Why are you located in the East Riding of Yorkshire?

I set up here because I am from the area, the space I work in is large and quiet, I work alone and there are no distractions, it allows for a very focused practice. 

What impact is the Internet having on Art and Artists ?

The Internet is the most important tool for painters since brushes, canvas and oil paints where invented, it is that important; it is allowing artists to successfully set up away from creative hubs, it has connected us all. As time progresses and cameras become more advanced a close to real presentation of physical artworks will be achievable, if you do it right it is very good now; in the future as collector's habits continue to change online sales will overtake physical Global Art Sales in galleries and auctions houses; and in my opinion it will create a new breed of artists who represent themselves, ones who are digitally aware and have a broad understanding of business. 

Where do you think the center of the Art World is?

London and the Internet.

What is your opinion on the current health of British Painting?

I think we maybe looking at a future shortfall in emerging talent particularly within painting, due to the effects of the cuts to assist people who are learning on college foundation courses and the dramatic increases in tuition fees at University for BA and MA courses, together this is having detrimental effect to the numbers of young talented art student who go onto to develop their artistic knowledge within the education system, particularly those from working class backgrounds. After talking to a lot of my fellow University Alumni they said they would have never have gone to University at such prices and I would have to agree, the cost is too great; I dread to think upon the consequence this is having on talented art students who do not come from means, often they are the ones who go the distance, but the obstacles they face now maybe too great for them to overcome, and their ambition may die on the vine; it is this unreported number which concerns me the most, because amongst those people could have been the next leaders of contemporary painting, all they needed was a little help in their formative years.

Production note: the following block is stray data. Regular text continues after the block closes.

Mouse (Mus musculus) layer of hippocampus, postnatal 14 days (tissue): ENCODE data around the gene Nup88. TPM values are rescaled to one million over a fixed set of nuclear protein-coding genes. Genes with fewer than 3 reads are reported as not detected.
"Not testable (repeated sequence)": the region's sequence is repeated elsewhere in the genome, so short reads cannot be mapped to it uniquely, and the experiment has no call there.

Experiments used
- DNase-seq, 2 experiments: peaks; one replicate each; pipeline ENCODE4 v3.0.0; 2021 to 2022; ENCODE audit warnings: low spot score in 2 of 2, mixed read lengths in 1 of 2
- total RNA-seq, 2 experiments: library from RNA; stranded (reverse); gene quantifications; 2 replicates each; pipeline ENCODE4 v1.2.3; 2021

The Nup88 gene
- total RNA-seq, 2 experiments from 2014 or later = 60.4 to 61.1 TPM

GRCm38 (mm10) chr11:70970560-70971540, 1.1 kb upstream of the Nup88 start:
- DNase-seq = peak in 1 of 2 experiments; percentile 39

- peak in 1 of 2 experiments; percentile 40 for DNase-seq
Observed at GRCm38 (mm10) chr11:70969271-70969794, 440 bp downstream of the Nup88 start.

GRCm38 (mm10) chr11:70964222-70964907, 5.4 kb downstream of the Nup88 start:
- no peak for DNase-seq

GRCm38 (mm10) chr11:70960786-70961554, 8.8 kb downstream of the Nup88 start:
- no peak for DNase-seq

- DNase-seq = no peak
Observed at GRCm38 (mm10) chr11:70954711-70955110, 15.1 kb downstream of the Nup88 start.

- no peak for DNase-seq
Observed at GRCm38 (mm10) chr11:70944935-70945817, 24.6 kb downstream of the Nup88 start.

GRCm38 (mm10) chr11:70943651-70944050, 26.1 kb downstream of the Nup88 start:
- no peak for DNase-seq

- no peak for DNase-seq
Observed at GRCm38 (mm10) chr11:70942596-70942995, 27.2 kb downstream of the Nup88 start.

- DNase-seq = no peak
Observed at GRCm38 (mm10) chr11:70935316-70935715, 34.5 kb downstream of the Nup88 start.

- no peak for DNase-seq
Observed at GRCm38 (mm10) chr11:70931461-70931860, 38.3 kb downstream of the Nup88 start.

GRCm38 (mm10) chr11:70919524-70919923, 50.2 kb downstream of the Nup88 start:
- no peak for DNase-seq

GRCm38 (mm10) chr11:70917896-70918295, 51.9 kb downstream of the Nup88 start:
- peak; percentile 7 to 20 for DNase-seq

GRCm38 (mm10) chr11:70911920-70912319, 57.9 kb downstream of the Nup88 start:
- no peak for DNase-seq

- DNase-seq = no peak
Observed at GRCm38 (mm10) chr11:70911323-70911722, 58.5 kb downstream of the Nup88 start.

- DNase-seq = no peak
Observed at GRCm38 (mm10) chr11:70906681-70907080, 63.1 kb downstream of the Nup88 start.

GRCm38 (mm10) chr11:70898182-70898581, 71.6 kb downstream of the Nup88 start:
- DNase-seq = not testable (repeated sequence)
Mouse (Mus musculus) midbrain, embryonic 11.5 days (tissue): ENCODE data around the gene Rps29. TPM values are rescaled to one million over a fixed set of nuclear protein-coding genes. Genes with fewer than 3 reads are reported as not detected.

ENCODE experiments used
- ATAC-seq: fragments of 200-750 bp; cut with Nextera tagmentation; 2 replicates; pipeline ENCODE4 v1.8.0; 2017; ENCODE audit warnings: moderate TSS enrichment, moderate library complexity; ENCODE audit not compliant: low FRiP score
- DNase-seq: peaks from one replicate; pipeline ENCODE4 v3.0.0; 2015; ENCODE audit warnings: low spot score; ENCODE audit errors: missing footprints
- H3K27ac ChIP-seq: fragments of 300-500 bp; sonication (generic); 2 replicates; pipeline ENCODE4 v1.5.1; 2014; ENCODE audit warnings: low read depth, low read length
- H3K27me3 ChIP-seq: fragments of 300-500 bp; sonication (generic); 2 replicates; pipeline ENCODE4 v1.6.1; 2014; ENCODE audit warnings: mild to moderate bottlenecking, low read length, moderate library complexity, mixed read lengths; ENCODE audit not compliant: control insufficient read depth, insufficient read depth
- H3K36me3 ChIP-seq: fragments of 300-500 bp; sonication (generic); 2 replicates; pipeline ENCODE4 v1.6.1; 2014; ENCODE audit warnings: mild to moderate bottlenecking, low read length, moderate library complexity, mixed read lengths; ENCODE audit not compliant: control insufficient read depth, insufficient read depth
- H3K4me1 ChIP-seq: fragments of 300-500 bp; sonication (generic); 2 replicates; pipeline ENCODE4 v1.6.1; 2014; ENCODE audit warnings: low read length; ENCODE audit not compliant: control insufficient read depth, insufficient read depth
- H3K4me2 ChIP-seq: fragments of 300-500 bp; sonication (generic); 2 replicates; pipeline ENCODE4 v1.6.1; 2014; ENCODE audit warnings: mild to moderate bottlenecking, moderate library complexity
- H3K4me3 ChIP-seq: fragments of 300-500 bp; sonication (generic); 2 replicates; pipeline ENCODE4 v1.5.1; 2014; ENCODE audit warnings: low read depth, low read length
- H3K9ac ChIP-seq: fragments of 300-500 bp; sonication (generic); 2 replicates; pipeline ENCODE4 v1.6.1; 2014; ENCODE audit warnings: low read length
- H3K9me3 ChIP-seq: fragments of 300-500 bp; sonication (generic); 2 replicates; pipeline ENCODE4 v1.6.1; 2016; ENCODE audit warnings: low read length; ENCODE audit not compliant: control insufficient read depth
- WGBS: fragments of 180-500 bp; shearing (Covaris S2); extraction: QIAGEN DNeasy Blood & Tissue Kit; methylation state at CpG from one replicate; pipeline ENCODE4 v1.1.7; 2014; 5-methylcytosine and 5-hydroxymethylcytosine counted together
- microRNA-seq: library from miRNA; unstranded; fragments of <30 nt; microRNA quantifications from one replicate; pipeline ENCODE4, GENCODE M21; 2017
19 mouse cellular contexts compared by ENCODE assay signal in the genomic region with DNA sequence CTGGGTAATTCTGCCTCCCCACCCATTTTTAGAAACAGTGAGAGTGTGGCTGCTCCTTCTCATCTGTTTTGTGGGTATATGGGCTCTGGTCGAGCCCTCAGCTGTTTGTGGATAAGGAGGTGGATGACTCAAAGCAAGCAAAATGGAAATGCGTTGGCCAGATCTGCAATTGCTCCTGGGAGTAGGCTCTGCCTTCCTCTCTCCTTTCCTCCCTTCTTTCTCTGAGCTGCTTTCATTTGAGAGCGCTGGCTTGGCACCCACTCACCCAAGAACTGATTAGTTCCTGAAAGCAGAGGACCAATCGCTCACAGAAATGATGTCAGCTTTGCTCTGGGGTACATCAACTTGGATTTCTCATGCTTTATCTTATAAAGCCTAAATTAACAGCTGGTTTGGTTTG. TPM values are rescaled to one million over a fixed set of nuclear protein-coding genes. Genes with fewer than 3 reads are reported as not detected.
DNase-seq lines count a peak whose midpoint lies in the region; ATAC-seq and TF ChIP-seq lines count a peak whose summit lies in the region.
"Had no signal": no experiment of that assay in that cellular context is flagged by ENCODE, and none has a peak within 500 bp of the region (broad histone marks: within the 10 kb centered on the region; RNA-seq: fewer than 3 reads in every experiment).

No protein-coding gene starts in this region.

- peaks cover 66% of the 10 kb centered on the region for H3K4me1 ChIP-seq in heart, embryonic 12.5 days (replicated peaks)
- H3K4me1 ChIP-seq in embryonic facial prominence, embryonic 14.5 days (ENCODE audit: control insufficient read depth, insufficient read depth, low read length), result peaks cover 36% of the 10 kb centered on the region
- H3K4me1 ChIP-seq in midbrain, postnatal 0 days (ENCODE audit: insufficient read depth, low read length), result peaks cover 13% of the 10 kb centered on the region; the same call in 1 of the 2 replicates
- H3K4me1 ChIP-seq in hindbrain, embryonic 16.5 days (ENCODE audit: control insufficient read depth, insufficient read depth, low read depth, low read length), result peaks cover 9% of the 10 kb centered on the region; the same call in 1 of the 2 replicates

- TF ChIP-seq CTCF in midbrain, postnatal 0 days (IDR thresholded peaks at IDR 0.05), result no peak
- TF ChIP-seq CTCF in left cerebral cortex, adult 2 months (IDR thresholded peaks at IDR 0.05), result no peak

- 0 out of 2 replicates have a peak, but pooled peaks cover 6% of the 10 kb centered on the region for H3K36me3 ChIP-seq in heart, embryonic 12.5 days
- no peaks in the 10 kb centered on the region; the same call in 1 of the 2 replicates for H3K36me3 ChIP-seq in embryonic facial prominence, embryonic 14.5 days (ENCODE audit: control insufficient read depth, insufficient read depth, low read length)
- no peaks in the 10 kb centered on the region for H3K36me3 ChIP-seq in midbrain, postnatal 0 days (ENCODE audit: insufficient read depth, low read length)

To summarise, there is a healthy number of talented British painters right now, but this could be the last of a golden generation and we maybe looking at a lack of talent over the next decade, the wider repercussions, London may loose its crown of the center of the Art World, compounded by rising living prices and the diminishing number of affordable studio spaces for artists within the Capital, we could be seeing a mass exodus by creatives setting up in creative hubs across the UK, this change may act as the catalyst for more people to buy artwork direct from artists online to enable promising artists to further develop their talent.

Published November 2015